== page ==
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Graham willing to defund health care reform but not entire government

By Andy Owens
Published Sept. 5, 2013

Moments before he was to speak to the Summerville Rotary Club on Wednesday, U.S. Sen. Lindsey Graham stepped out to receive his fourth phone call from Washington since he had arrived.

When he stepped up to offer the typical joking jabs at Capitol Hill, he gave a glimpse into the urgency of the moment as Congress was being asked by the White House to approve military action in Syria.

“It is falling apart in Washington. I don’t know if we’re going to pass the resolution,” Graham said to at least one cheer in the audience.

Sen. Lindsey GrahamThe U.S. Senate Republican from South Carolina updated business and community leaders in Summerville on Syria and health care reform during a swing through the Lowcountry this week.

Graham’s talk Wednesday was mostly light on campaigning, but he did indirectly address some of his detractors who have been pushing him to defund health care reform and have been critical of his willingness to consult with President Barack Obama on partisan issues.

Graham said there are certain things about the Affordable Care Act that make sense, such as covering pre-existing conditions, allowing college students to remain on the health plans of their parents and making smokers pay more for health insurance; but he said the employer and employee mandate is already having negative effects.

“This whole concept’s ill-conceived. People are going to part-time employment because they can’t afford the mandate,” he said. “And the people you want to help the most are the ones you’re hurting.”

Graham said that he supports a system based in the private sector that has bipartisan support but that Republicans haven’t offered enough of an alternative plan to compete with the Affordable Care Act.

“Republicans have to do more than just say ‘I hate Obamacare.’ Come up with an idea,” Graham said. “Here’s an offer to any Democrat: If you’ll sit down with me, I’ll start over and work with you.”

Graham said he supports defunding health care reform on its own and has voted for it twice.

“I’ve voted against it 12 times. I’ve voted to defund it twice,” he said. “I would set myself on fire if I thought it would help. I’ll vote to defund it every day for the rest of my political career, but I want a strategy I think will work.”

Graham said a plan to defund health care reform has to be sufficiently strong to get enough Democrats behind it to withstand a presidential veto — but he said he would not support a full-government shutdown, as some have proposed.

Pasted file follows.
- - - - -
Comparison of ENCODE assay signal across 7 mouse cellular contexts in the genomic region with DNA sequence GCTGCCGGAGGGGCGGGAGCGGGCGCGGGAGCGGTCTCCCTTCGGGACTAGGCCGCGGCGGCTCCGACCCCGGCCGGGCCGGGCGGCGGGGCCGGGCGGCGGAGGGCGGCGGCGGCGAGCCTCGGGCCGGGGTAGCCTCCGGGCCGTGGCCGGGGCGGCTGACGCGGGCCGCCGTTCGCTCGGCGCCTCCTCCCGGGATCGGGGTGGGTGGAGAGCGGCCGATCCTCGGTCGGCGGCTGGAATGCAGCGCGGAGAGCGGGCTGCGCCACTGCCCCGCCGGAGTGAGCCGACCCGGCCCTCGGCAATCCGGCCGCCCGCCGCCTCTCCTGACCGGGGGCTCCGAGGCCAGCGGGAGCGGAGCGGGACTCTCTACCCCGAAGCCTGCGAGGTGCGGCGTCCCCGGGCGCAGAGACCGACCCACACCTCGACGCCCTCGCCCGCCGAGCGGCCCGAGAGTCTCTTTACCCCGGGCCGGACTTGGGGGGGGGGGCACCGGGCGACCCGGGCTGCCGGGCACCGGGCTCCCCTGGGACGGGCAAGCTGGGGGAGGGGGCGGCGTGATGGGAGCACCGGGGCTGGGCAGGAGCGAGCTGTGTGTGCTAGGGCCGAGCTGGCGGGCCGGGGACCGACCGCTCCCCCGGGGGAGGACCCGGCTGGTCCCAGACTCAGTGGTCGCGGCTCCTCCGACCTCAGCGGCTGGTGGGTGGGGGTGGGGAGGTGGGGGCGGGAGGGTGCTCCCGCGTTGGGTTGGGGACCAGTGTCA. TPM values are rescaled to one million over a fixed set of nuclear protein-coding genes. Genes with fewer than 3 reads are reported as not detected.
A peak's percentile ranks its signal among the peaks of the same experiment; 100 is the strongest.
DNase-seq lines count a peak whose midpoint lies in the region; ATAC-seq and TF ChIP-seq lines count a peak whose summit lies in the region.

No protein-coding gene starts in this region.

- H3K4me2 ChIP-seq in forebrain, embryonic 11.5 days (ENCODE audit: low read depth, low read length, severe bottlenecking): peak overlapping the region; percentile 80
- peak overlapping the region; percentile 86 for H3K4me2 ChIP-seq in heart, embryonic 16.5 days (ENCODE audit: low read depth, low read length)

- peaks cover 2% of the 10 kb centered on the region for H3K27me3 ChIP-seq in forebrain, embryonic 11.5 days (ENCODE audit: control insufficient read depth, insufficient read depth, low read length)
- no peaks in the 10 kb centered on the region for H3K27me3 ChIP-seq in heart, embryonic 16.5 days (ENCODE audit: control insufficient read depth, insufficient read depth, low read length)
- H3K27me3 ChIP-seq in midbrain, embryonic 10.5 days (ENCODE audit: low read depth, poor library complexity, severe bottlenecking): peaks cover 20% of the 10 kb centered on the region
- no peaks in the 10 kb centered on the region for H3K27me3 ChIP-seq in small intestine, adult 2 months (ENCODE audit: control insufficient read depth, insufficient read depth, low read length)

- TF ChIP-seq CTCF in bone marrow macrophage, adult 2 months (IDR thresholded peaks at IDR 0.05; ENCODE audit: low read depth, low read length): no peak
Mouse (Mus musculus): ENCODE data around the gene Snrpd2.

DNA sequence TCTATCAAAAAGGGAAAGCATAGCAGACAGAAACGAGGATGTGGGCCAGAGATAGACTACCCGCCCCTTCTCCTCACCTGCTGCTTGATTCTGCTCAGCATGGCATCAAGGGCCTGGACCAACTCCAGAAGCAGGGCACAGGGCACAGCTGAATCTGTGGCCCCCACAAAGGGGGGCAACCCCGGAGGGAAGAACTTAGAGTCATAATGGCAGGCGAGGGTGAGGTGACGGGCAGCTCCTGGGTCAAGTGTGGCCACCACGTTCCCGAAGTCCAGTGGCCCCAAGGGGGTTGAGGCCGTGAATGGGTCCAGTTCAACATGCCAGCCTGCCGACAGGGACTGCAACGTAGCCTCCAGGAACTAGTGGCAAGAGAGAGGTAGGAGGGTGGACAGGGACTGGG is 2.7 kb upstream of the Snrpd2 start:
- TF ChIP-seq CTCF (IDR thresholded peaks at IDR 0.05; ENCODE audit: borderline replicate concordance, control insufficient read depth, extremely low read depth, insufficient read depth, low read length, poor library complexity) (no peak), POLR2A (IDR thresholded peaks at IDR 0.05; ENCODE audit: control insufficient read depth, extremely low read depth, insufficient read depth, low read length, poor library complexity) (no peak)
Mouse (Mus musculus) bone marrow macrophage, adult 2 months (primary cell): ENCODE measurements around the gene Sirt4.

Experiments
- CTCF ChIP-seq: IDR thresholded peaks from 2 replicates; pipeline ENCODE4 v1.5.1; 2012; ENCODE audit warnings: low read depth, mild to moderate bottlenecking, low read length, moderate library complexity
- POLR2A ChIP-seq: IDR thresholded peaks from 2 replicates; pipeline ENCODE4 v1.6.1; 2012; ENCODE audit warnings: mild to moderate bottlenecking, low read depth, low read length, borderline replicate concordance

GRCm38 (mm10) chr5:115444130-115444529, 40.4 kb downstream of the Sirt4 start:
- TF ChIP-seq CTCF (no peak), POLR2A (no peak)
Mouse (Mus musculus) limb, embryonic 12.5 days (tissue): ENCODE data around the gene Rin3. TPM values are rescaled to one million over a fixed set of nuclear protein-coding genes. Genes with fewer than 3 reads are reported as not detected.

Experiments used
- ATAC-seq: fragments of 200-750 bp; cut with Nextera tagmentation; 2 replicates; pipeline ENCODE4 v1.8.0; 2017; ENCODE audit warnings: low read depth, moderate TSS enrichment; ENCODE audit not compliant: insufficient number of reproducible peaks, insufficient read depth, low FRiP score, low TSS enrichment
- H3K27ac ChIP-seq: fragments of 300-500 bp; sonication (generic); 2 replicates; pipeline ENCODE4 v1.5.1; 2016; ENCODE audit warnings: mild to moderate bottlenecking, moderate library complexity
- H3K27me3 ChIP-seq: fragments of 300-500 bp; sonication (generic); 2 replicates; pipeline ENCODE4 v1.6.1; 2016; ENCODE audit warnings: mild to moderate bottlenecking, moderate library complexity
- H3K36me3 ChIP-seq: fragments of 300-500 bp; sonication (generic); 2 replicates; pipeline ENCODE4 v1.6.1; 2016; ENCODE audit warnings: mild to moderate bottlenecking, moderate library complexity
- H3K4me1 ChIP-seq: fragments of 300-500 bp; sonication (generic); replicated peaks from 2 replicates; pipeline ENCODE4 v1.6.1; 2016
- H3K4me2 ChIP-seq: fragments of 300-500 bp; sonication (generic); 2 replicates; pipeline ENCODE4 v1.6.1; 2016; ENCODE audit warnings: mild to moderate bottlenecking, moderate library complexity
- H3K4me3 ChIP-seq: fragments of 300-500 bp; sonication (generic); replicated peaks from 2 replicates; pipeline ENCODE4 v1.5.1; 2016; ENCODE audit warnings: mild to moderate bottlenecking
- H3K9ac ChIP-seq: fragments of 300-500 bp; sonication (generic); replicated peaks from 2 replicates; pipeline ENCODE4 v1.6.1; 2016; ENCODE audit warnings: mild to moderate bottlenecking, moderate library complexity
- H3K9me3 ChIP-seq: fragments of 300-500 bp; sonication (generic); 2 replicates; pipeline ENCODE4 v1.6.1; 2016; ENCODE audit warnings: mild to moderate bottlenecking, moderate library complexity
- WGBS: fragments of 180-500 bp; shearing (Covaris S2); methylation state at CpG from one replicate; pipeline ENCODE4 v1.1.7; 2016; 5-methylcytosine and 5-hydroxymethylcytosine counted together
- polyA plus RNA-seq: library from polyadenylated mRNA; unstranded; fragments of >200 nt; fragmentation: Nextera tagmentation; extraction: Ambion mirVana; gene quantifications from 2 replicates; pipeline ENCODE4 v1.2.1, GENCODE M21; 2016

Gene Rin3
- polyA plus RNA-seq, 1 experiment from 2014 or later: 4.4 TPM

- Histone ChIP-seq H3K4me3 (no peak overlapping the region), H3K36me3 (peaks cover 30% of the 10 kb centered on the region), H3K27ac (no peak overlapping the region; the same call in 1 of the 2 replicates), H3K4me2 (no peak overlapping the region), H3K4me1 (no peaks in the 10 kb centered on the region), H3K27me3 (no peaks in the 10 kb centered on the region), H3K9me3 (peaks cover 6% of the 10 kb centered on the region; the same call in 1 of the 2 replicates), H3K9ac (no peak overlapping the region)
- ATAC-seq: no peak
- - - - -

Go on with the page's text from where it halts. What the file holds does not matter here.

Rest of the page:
“That to me is a strategy that doesn’t make a whole lot of sense. It’s a tactical decision,” he said. “If we can’t defund Obamacare, why would I stop paying the military? Anybody got a Social Security check? Are you willing to give your check up to defund Obamacare? Nor would I.”

The senator said if funding for the Affordable Care Act remains in place, the fallout over the next few years will be politically difficult for Democrats who aren’t willing to change the law.

“This is an albatross around the Democratic nominees’ neck in 2016,” he said. “But health care is a real problem for America.”

The case for Syrian intervention

Graham said he gets political backlash every time he even talks to the president, which he recently did regarding Syria. He said Syria represents an opportunity for leadership because so few understand why America is considering stepping into another Mideast conflict.

“President Obama, I really believe, thought Bush was the problem. That he would go to the Mideast, he’d make nice and give good speeches and everything would fall in place,” Graham said. “He misunderstands the enemy we face.”

Graham said he’s pushing for a strategy that begins with limited military action to degrade Syrian President Bashar al-Assad’s regime, that would train and vet Syrian fighters and that would push Saudi Arabia, Turkey and Jordan to help foot the bill.

“I don’t know if it will work. I know it’s about as popular as a toothache,” Graham said. “I know that for me to go meet with Obama about anything is not good politics for me. ... The problem is the world needs some leadership, and we need to have a plan to stop radical Islam before it’s too late.”

Graham said many U.S. allies, including Israel and Jordan, would be in trouble if Syria melted down; but he also has a different reason for supporting American involvement, one he formed during tours overseas as a senator and as a reservist.

“I learned that it takes an incredible person to go four and five times to Iraq and Afghanistan and leave their family and miss birthdays and miss holidays and miss babies being born,” he said. “But you have to ask yourself: ‘Why do they do this?’ It’s not just the money.

“They have seen the face of the enemy, and they have chosen to keep the fight over there. I’ve got a simple philosophy. Keep it over there. Form partnerships that will keep it over there and, over time, we will win this thing.”

To be successful with a strategy that would entangle America, Graham said the president needs to clearly articulate America’s goals, and he doesn’t think Obama has done enough.

“I’m trying to help the president where I can, rally my colleagues, but when the president of the United States doesn’t make the case, it’s pretty hard for Lindsey Graham to make the case,” Graham said. “So he needs to get involved, or we’re just going to collapse here.”

Reach Andy Owens at 843-849-3142.

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